6 in 10 parents text kids when dinner is ready
I was recently reading a new study on modern families from StudyFinds.org. I was surprised and yet not shocked at the report.
It’s probably just a sign of the times, but 6 in 10 (59%) parents say they often text their kids to come downstairs for dinner instead of actually talking to them.
The survey of 2,000 parents of school-age children found the average kid will receive his or her first smartphone at 10 years old.
Conducted by OnePoll on behalf of Cricket Wireless, the survey also reported that:
70% of parents say they trust their kids with tech, even though 66% have put parental controls on all their children’s devices for security.
67% of parents think their kids will have access to tech no matter how strict they are. (So even the strict give their kids phones.)
As to the reasons they allow their kids to own a smartphone, parents mention use for emergency purposes (55%), to help them gain tech skills for their future work (47%), and because they showed the maturity to own one (46%). Sixty-two percent of parents also believe tech is beneficial for kids’ social skills.
Beneficial for kids’ social skills? That’s the one that got to me.
If that’s the case, parents should remember, in 2019, NPR reported that “more than three in five Americans are lonely, with more and more people reporting feeling like they are left out, poorly understood and lacking companionship,” according to a national survey.
NPR reported that, “Social media use was tied to loneliness as well, with 73% of very heavy social media users considered lonely, as compared with 52% of light users.”
“But feelings of isolation were prevalent across generations. Gen Z – people who were 18 to 22 years old when surveyed – had the highest average loneliness …” despite being proliferated by technology and every social media platform known to man.
And what about all the dangers of smartphones and social media? Have parents forgotten these?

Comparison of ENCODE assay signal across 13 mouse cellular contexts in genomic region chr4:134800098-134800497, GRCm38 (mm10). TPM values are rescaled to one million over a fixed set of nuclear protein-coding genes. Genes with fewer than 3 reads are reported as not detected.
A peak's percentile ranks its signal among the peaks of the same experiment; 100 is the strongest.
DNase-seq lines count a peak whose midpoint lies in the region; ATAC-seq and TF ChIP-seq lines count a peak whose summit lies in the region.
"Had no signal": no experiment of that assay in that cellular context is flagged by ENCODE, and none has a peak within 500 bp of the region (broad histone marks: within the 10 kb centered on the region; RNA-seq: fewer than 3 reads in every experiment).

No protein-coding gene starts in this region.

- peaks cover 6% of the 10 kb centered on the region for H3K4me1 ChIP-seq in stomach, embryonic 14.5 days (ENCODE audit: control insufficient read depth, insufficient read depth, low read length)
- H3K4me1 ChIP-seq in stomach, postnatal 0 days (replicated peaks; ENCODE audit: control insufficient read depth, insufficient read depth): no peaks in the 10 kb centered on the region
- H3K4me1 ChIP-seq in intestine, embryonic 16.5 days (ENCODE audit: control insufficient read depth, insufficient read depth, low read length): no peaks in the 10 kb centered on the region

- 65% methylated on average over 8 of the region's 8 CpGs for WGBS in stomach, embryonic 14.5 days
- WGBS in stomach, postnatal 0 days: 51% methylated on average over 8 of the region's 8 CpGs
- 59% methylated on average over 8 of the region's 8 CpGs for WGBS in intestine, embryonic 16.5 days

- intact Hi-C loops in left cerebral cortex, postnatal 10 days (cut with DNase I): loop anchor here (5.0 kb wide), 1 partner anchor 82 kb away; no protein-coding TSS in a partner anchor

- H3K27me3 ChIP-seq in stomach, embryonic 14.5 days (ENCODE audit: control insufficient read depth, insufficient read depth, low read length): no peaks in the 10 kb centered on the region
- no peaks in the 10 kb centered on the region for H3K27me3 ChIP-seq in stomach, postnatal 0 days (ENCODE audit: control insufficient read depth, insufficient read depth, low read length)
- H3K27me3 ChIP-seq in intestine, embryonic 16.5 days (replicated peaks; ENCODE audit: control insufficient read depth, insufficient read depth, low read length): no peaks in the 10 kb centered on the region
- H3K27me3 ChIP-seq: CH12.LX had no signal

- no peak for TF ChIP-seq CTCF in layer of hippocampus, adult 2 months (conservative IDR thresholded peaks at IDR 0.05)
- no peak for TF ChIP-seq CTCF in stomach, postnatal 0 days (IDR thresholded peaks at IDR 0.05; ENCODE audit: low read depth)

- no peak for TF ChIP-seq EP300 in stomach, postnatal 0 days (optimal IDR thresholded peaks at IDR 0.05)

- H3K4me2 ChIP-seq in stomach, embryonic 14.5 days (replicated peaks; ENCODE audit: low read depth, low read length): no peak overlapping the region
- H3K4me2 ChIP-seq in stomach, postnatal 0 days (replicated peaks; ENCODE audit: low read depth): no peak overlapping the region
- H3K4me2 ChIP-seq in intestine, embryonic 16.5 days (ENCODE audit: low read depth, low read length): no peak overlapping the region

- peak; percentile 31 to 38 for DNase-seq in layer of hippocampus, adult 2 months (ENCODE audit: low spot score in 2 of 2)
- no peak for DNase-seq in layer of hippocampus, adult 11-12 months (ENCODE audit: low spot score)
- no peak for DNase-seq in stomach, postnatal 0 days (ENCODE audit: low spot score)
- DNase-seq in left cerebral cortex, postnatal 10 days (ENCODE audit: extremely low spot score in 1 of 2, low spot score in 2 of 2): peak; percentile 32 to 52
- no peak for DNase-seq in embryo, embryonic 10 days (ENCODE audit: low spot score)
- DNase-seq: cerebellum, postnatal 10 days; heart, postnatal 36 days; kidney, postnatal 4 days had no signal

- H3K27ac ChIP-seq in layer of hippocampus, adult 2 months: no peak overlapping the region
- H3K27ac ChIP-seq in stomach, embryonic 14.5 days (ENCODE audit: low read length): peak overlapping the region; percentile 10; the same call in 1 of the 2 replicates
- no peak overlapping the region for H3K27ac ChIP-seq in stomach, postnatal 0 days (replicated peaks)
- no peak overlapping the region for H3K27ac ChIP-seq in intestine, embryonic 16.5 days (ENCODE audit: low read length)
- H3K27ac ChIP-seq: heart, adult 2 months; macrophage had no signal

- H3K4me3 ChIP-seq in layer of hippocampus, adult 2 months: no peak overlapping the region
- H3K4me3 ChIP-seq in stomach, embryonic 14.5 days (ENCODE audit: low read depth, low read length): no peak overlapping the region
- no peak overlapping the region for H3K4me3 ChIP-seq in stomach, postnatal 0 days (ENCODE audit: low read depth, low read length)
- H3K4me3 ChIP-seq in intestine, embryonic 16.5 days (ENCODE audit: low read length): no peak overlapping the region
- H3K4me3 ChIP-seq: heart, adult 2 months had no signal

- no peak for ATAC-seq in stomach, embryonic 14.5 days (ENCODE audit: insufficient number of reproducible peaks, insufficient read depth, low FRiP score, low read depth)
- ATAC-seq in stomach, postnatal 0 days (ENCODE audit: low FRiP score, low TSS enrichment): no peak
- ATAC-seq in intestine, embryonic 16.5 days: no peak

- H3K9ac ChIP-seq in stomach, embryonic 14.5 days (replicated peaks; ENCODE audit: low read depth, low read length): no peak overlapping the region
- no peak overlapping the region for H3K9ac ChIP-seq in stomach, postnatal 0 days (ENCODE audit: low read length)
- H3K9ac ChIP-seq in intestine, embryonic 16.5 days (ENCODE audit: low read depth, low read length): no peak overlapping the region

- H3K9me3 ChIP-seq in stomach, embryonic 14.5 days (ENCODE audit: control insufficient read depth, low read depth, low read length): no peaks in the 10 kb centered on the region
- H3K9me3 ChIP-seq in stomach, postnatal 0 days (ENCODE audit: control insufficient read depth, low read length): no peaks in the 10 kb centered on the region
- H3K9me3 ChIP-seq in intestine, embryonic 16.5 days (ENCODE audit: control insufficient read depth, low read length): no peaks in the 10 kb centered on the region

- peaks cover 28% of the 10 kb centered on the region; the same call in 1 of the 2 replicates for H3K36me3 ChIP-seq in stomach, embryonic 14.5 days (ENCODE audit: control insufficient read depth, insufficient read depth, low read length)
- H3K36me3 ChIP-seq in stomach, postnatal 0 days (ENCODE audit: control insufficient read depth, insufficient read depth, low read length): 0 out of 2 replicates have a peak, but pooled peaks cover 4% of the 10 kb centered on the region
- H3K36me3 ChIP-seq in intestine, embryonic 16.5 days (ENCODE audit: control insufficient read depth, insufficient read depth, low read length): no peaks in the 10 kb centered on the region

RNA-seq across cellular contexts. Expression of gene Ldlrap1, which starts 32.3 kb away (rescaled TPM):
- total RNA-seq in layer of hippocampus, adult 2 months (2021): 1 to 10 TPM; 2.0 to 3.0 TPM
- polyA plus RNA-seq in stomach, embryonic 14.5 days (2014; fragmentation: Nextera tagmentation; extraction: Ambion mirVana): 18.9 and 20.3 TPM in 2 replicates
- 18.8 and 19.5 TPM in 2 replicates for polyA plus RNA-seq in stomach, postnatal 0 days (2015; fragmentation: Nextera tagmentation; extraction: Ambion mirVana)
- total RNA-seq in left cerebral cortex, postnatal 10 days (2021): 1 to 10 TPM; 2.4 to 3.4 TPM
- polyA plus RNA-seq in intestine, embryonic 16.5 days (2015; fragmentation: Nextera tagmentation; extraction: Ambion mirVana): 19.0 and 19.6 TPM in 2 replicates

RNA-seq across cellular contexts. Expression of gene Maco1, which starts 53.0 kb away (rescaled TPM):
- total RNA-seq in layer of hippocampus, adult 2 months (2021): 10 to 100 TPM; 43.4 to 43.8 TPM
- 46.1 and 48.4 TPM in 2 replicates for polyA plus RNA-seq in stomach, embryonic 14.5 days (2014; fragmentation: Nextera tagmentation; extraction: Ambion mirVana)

Several months back I revealed in a similar column how “73% of children exposed to online pornography by age 12.”
I’m not just talking about unprotected smartphones and computers without anti-porn defenses. Often overlooked today are social media platforms where predators prey the most, and they’re finding more and easier ways to penetrate and violate online platforms.
Even more difficult to monitor is when children are allowed to use their friends’ electronic gadgets. Unbeknown to most, new methods of assault such as drive-by cyber shootings through unencrypted wireless access points (known as war-spamming) are being used to bombard you and your child’s email and social media with pornographic advertisement.
The FBI gave these “signs your child is at risk” of online predators. (Are any of these characteristics of your child’s conduct or behavior?):
Your child spends large amounts of time online or on their smartphone, especially at night.
Your child turns the phone or computer monitor off or quickly changes the screen when you come into the room.
Your child becomes withdrawn from the family.
You find pornography on your child’s computer.
Your child is using an online account belonging to someone else.
Your child receives phone calls from men you don’t know or is making calls, sometimes long distance, to numbers you don’t recognize.
Your child receives postal mail, gifts, or packages from someone you don’t know.
In another column, I wrote, “Defending parents who refuse or restrict smartphones for children,” I cite Tony Reinke’s book, “12 Ways Your Phone Is Changing You,” which “makes explicit what many of us feel bubbling under the surface: Quietly, subtly, our phones are changing us. He catalogues the quiet catastrophe he believes our phones are causing. For instance:
We’re distracted and ignore others, especially those closest to us. We check our smartphone 85,000 times a year, or once every 4.3 minutes.